My Covid-19 —-F-18 Build – by Ted Pritlove
The F-18 is my favourite modern jet! In 2011, I bought the just released Freewing F-18 Super Hornet – version 1. A few years later it experienced a sudden death. I knew Dan Black had a F-18 version 2 , so I bought it. This plane now has 124 flights and really looks beat up. Peter Foto had a Freewing F-18 version 3 Super Hornet and since he had purchased the just released Freewing F-18 C, I asked about buying his old F-18. He said yes.
Incidentally, Peter won a cash award from Motion R/C for his incredible paint job on his new Hornet in the RCAF 150th anniversary colour scheme.
In January, 2020, I picked up Peter’s Super Hornet and began looking for other national colour schemes. Knowing Chris Klepsch would be a good resource person, I gave him a call. After a long chat, he started sending me pictures. We decided my F-18 should represent the Israeli Air Force “Hammer Squadron” with an Eagles head on the fins. I sent Chris’ picture to Callie Graphics with some minor personal changes.
And so I began.
All surfaces needed some filling, sanding and reshaping. I used carbon fiber ribbon to reinforce weak and cracked areas. Finally I rebuilt the landing gear boxes and cut out rudders in the fins – then off to Home Depot to purchase small containers of paint to replicate the Israeli Hammer Squadron paint scheme. Construction and painting took approximately 10 weeks.
In June, Eric Klepsch helped set up the programming for the model and recommended other “need do” items. On July 10th my Israeli jet got Erics’ final inspection and fine tuning before his two maiden flights. He suggested then installed a gyro to eliminate some wing wobble, then made one more flight. NOW IT WAS MY TURN!!!!
Rebuilding this model during our Covid lock-down was very good therapy for me.
Cheers, Ted Pritlove
P.S. Thanks to Peter Krautter for the photos and for posting this article.
Foamy Repairs – Ted Pritlove
With the popularity of foam constructed models (foamies), it is inevitable that we will have structural failures. I have successfully repaired heavily damaged foamies to flying condition using the following procedure. As an example, I recently crashed my Hawker Hunter due to a premature take off and cracked the fuselage and broke off the rudder and the vertical fin.
1: Using the “hot water treatment” method, I plunged the crushed or bent parts into almost boiling water, then messaged (twisting-pulling-pressing) them into their original shape. Very hot wet clothes can also work.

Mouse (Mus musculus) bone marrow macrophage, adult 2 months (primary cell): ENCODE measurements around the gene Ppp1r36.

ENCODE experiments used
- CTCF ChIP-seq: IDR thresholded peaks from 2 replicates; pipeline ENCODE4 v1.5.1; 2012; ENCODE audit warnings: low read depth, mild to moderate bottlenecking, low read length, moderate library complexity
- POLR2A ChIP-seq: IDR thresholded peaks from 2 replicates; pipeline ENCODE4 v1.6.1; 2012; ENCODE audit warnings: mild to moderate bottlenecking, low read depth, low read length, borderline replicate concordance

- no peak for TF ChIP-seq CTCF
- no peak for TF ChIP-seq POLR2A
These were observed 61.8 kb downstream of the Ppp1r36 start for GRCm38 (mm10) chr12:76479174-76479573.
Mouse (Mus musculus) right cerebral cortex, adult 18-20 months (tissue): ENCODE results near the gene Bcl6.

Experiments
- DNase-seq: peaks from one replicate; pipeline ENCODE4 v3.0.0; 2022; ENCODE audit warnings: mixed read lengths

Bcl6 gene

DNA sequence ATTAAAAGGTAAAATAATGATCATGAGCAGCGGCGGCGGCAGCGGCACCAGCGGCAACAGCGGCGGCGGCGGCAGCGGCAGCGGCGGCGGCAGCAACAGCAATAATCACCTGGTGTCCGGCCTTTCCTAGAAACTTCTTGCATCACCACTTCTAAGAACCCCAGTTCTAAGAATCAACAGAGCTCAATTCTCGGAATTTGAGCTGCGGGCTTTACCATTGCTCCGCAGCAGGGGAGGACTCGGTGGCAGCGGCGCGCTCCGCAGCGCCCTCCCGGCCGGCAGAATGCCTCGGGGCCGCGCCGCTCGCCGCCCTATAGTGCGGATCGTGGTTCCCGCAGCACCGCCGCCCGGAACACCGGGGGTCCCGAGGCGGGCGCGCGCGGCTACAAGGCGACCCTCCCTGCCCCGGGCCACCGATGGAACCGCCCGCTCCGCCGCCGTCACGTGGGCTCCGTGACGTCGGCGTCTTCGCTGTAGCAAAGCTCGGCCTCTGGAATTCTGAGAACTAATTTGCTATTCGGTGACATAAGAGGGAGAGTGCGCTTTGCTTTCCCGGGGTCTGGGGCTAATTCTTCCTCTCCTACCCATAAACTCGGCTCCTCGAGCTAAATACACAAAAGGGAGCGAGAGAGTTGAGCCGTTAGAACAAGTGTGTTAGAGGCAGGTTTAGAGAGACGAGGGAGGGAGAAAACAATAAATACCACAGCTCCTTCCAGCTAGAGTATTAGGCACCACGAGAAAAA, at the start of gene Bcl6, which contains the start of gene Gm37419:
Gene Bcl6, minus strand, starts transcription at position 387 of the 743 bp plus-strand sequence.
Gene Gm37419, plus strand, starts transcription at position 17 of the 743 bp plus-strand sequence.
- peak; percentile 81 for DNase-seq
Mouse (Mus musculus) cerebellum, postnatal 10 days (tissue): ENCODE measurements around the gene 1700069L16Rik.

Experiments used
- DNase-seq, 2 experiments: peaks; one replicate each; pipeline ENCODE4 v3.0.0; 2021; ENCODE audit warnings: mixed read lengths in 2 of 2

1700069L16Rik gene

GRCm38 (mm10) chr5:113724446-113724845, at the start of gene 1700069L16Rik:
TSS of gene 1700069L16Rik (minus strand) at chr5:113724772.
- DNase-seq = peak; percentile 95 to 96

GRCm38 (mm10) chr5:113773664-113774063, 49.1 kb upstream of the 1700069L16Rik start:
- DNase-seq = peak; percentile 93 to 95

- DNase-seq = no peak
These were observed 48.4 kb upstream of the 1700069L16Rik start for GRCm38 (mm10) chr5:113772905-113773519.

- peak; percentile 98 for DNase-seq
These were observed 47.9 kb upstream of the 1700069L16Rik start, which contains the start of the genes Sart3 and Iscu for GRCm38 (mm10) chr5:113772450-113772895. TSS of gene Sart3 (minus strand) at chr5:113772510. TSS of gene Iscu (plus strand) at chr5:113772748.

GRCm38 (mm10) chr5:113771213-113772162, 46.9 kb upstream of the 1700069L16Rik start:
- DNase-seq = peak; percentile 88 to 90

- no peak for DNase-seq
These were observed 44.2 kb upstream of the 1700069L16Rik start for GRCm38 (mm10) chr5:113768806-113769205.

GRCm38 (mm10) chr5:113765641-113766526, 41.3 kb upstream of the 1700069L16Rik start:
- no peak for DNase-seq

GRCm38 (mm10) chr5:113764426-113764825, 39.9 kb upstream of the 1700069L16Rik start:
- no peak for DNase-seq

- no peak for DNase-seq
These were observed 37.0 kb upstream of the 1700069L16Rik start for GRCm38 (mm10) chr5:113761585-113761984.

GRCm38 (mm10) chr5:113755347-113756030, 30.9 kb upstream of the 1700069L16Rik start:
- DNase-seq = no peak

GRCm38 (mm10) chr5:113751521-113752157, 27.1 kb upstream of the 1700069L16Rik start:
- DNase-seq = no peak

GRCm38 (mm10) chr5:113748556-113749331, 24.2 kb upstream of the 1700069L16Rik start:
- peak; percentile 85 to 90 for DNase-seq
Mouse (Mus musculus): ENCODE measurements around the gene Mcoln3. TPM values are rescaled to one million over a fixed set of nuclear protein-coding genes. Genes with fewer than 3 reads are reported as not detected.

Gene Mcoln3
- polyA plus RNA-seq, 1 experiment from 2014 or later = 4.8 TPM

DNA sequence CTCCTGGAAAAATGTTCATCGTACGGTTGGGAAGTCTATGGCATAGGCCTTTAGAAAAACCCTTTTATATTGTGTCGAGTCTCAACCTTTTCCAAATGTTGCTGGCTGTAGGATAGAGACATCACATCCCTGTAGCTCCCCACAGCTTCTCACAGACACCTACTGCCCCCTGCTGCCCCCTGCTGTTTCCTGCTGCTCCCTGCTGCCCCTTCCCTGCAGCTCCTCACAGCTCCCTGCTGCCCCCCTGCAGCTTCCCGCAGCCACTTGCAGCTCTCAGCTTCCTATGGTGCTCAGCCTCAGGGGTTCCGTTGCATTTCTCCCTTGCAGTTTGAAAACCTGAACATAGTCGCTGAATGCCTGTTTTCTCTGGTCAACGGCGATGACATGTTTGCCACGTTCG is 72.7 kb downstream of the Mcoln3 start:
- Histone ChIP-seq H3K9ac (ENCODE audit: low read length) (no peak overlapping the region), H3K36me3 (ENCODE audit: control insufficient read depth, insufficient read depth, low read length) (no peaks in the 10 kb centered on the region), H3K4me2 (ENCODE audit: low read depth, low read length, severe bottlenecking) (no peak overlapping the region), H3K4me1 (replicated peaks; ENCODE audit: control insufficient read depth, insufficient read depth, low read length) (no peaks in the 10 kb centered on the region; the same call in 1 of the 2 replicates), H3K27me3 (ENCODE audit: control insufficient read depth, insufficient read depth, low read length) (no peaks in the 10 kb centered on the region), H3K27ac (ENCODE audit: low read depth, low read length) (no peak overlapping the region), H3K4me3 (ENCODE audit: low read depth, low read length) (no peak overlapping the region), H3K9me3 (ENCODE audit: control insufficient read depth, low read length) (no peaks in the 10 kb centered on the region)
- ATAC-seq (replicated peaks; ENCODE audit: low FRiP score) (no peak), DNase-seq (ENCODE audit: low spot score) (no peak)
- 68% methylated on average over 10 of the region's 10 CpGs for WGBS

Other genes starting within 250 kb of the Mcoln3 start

2: I spread Gorilla glue on the broken surfaces. Then holding the surfaces together, I insert 3/8 in. Staple gun staples over the cracks .
3: After the glue dries (Gorilla glue expands and oozes out of the cracks), I cut off the bubbles and sand smooth.
4: Using Gap Lite spackling filler, I fill and sand the repaired areas, then seal the sanded area with Minwax fast drying water based polycrylic.
Finally I paint to match the original colour scheme.
Note: an extra pair of hands sure helps!
P.S. Thanks to Peter Krautter for posting this article and assembling the pictures.
MY BIG “YELLOW BIRD” AVANTI SPORT JET – Ted Pritlove
Well I did it again! I thought I wouldn’t buy another jet—but –I just did. Barry Parkinson told me Dan Black had his Freewing Avanti Sport Jet for sale; so I told Dan that I would buy it. Then this happened.
Dan approached me saying I am sorry Ted but Eric Klepsch said that he wanted to buy the Avanti. But since he hadn’t confirmed the sale, I thought he wasn’t interested and this is why I said yes to you and since he asked first, he gets the jet.
So I had a chat with Eric. He said all he wanted is the EDF unit for his F-14 Tomcat and if I still wanted the Avanti, he would install a spare EDF unit and I could pay Dan. So now I am the proud owner of an Avanti Sport Jet.
I initially disliked the look and colour scheme of this jet but hearing Barry rave about flying his Avanti, I have changed my opinion—but not the colour scheme.